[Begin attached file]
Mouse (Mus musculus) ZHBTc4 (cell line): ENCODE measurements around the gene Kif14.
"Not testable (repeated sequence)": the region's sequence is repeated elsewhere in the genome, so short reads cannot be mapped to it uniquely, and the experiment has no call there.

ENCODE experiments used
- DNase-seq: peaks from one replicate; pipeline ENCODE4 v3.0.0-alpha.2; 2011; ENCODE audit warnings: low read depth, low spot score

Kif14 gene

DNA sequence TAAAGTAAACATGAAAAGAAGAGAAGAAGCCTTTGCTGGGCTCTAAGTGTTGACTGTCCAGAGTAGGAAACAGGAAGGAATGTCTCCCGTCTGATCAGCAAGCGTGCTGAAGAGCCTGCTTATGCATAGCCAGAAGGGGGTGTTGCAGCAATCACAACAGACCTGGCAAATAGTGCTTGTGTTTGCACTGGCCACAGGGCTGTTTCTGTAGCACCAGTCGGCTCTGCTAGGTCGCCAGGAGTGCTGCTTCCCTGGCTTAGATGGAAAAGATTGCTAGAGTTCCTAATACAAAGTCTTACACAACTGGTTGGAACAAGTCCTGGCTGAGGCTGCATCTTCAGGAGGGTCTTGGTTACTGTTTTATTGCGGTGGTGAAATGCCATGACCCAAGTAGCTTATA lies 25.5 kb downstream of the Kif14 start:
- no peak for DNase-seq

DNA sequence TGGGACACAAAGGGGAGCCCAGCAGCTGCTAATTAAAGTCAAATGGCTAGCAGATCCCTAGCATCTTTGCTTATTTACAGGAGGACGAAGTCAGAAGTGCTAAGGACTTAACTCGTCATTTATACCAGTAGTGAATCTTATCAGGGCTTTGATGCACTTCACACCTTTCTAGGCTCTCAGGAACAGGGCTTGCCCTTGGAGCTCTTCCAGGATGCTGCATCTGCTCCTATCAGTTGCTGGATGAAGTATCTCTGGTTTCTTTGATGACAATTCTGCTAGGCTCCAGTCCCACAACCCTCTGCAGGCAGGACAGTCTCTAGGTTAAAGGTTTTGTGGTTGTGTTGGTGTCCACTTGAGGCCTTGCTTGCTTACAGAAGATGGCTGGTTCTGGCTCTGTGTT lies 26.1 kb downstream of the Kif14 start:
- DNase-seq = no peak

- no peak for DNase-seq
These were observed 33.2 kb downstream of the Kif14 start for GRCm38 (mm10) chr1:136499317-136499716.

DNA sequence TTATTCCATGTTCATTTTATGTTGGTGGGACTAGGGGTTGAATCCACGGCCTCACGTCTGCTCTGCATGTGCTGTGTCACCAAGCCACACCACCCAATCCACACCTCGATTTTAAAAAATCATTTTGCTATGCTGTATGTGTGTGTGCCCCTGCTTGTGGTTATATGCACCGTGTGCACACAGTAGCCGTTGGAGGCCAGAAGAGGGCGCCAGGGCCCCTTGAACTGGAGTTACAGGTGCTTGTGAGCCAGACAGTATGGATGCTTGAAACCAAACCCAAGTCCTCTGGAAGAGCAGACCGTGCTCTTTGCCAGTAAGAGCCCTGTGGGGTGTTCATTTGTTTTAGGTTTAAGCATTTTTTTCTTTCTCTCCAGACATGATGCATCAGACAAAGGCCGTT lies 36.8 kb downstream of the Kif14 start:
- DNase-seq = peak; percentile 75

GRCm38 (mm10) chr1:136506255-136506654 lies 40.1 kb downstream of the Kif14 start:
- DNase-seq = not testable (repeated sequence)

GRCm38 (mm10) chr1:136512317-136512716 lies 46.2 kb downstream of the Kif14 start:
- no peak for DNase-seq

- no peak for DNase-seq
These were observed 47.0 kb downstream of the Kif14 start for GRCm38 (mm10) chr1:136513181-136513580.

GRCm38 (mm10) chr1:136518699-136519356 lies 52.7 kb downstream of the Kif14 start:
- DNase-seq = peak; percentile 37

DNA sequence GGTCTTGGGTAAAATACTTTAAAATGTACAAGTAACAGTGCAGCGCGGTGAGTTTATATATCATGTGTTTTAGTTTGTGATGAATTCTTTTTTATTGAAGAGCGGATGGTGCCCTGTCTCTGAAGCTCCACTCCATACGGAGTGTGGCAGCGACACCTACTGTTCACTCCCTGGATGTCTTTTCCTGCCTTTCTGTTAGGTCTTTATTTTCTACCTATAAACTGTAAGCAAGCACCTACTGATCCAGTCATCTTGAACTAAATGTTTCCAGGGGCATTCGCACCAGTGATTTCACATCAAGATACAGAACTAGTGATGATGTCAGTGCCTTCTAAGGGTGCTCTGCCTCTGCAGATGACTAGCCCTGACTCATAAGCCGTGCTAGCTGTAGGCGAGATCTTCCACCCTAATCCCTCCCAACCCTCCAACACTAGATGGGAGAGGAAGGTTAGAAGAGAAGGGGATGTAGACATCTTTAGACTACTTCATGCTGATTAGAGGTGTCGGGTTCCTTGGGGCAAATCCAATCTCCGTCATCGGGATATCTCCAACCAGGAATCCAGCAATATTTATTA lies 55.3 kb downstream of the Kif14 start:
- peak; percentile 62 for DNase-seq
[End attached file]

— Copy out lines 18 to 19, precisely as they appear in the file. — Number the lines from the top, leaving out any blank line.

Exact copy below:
- no peak for DNase-seq
These were observed 47.0 kb downstream of the Kif14 start for GRCm38 (mm10) chr1:136513181-136513580.